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Pension system reform proposal sparks controversyBy Lee Jaeeun
Published : Sept. 7, 2023 - 17:00
A recent proposal to reform South Korea's pension system has sparked widespread controversy, as the plan includes increasing subscriber contributions while delaying the age at which subscribers can receive pension benefits.
While the pension age is already set to increase from the current 62 to 65 by 2033, the reform proposal that the National Pension Financial Calculation Committee is pushing the most is to raise the pension age to 68. Pension premiums will also be increased gradually by 2036, reaching a total increase of 15 percent of subscribers' annual salaries, up from the current 9 percent.
The current total subscriber contribution is 9 percent of one's salary, with both one's employer and the employee splitting the 9 percent contribution equally. The self-employed are required to pay the full 9 percent alone.
In February, the National Pension Service said its funds are anticipated to be depleted by 2055, should the country maintain the current system, amid the critically low birth rate and super-aging population.
The committee initially presented 18 reform scenarios based on its fiscal goal to avoid fund depletion by 2093, but the scenarios were narrowed down to five plans. The minimum age for subscribers to begin to receive their pension is currently 62 this year.
The proposal was reportedly devised to ensure that a 20-year-old who newly joined national pension this year will receive a stable pension until the age of 90 in 2093 considering the average life expectancy, according to the committee. The life expectancy of Korean nationals was 83.6 as of 2023, according to the Organization for Economic Cooperation and Development.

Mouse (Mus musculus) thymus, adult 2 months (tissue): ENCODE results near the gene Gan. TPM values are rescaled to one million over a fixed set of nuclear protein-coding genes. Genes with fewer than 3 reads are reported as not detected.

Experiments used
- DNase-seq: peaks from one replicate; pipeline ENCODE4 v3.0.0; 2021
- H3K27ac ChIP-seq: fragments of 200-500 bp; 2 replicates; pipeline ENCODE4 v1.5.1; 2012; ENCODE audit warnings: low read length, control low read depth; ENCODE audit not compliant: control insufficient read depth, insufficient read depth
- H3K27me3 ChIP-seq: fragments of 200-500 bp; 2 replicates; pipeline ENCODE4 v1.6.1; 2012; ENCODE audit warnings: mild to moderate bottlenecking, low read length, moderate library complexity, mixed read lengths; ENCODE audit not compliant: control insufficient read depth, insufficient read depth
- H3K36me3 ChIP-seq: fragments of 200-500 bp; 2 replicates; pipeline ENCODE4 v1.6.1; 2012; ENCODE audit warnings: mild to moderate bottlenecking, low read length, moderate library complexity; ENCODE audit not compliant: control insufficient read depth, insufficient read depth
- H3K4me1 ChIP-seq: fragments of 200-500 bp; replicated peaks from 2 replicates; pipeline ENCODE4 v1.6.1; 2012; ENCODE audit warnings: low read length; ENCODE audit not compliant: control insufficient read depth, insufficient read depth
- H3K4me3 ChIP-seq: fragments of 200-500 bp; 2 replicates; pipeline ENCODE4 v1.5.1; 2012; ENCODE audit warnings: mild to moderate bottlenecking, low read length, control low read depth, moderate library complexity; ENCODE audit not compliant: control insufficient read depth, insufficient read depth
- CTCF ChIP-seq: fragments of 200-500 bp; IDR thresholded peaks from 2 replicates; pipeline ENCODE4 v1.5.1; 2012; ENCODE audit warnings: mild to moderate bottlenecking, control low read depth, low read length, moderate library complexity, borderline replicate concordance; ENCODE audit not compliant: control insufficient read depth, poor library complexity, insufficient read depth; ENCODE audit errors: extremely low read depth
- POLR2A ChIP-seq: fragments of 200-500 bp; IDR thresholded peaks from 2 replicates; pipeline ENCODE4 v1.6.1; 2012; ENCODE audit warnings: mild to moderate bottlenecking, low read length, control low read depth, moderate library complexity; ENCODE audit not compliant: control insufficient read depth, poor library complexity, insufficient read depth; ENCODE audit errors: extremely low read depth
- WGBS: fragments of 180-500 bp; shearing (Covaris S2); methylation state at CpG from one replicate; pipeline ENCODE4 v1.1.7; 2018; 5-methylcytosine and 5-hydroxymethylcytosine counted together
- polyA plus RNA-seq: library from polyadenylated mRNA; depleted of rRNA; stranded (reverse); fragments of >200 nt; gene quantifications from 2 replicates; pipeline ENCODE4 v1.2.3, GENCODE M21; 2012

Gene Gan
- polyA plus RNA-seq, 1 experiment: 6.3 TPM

Some experts say the reform proposal is a viable alternative.
“The pension premium rate in most advanced countries is also around 18 percent, including 18.3 percent in Japan. However, in Korea, a 15 percent measure was proposed. The government should consider the extent to which the public would be able to accept that,” Kim Yong-ha, an economics and business studies professor at Soonchunhyang University, said.
However, the plan has generated opposition from subscribers, particularly young people.
“Korea's population is on the decline every year, so I am worried that the national pension will be depleted by the time I can start receiving it. In these circumstances, I cannot bear it if the premiums are raised,” a 32-year-old office worker surnamed Kim said.
According to the survey, "Public Awareness of the National Pension System," of 1,000 Koreans conducted in July, 68 percent of respondents aged 18-39 said that they believe that the pension fund will be depleted by the time they are eligible to start receiving a pension.
The Ministry of Health and Welfare, meanwhile, said it will take the report into account before submitting a blueprint of the pension reform to the National Assembly next month. Health Minister Cho Gyu-hong said that “the government plan will place weight on public acceptance.”
All those residing and working here regardless of nationality are required to be subscribed in the public pension system, operated by the NPS. It is receivable by retirees who paid premiums to the service during their working years.
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